Or, are we creating young Moros who are more Filipinos than the Filipinos who would rather keep their silence, fight tooth and nail to protect the status quo and their privileges, and follow orders from the ruling families that run their country since time it started to call itself a ‘nation-state’ of confidently ignorant Indios? Philippine history tells us that mimicry has its price in the end; we just need to patiently wait for that tragedy to come post-independence.

Miseducation: integration, counter-insurgency measure, or simply colonial education

Of course, the culprit is the educational system.

Nationalist historian Renato Constantino, in his 1966 essay ‘The Miseducation of the Filipinos’, demonstrated how education was used by the Filipinos’ former colonial master, the Americans, as a tool to pacify the citizens of the newly established republic and eventually introduce the colonialist agenda to the new subjects.

Constantino’s assertions rested on the fact that the American colonial masters used education as an instrument of warfare as “the most effective means of subjugating a people is to capture their minds.”

The narrative of the Bangsamoro struggle is the long centuries of resistance to foreign domination from all the colonial masters who attempted to subjugate the Bangsamoro people – from the Spaniards to the Filipinos. What makes then the Filipino education post-1968 catered to the young Moros different from the former colonial masters? Nobody dared to examine this and we are still waiting for younger generations of progressive and forward-thinking Moro intellectuals to raise the flag.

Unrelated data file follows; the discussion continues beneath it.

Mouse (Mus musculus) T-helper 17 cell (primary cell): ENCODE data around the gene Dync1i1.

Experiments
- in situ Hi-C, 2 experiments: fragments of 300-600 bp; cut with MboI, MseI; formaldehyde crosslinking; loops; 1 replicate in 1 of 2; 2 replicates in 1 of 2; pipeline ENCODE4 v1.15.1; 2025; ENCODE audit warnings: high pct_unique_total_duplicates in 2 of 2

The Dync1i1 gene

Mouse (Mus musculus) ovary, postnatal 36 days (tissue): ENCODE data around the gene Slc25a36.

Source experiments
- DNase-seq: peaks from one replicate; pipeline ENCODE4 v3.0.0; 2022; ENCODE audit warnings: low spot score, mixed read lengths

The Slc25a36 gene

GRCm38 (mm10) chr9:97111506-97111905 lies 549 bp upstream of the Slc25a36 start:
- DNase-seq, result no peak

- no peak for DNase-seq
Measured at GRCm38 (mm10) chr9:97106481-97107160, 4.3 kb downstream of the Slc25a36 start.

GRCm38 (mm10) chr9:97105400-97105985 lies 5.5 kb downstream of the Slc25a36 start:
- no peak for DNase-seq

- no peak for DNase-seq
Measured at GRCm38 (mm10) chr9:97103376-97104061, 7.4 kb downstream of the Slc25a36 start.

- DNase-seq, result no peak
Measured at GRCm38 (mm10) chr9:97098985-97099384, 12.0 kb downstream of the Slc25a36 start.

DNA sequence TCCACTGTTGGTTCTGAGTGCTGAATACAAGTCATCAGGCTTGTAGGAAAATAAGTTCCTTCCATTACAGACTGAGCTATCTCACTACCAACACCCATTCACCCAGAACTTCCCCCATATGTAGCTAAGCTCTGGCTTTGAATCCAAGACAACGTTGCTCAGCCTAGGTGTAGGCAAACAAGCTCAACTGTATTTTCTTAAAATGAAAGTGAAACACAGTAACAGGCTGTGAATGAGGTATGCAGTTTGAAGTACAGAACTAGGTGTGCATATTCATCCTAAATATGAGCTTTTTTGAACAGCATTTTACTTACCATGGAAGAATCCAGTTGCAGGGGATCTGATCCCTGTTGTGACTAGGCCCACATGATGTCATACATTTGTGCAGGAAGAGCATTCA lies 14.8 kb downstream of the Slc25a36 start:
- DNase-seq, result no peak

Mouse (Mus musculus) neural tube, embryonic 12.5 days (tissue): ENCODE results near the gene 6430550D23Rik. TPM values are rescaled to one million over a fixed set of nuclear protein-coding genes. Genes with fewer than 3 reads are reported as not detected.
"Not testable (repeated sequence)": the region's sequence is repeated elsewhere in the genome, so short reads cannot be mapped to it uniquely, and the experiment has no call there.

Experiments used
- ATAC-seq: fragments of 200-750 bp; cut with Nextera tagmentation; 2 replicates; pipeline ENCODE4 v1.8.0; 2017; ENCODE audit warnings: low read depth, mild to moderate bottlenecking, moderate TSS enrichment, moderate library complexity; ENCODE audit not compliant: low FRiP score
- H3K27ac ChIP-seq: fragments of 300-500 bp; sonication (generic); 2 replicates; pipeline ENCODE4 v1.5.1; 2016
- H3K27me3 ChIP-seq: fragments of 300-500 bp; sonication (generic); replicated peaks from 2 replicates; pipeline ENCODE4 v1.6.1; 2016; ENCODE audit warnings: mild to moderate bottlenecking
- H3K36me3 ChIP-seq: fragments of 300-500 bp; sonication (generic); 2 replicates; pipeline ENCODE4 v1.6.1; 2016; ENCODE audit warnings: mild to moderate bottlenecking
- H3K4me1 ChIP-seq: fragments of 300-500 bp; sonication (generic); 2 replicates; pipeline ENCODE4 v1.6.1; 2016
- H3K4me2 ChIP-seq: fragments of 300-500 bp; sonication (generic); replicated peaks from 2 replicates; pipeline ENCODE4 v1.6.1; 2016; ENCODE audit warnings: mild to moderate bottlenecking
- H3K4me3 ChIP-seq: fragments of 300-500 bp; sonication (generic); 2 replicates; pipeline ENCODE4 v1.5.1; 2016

The Philippine government utilized education as a tool on integrating the Moros in the Filipino body politic. The Mindanao State University system was established in September 1, 1961 to provide young Moros access to knowledge and skills that will keep them abreast with their Filipino counterparts and as one of the interventions to the so-called ‘Mindanao problem’.

Scholarships were also provided by the Philippine Government to Moros who would like to study in Manila and in the country’s premier public universities. The University of the Philippines’ Institute of Islamic Studies was established by Marcos in 1973 to create ‘deeper understanding’ and ‘rapport’ between the University and the ‘Muslims of the Philippines’ – the word ‘Moro’ and ‘Bangsamoro’ then were still unknown perhaps in the vocabularies outside the military camps and bases. Nur Misuari, the chairman of the Moro National Liberation Front even received a UP education.

Was the Filipino education designed for the Moros successfully integrated the latter to the Filipino body politic? Was this kind of education created a generation of Moros that will continue the struggle for their people’s right to self-determination, or was it a tool to pacify Moros and the eventually create a generation of employees that will be beneficial to the labor force requirement of a domestic economy run by few families or the country’s labor export policy?

Or, to ask the most haunting Constantino question: Are we creating a knowledgeable and educated Moros, or ‘good Filipinos’?

The Other Suspects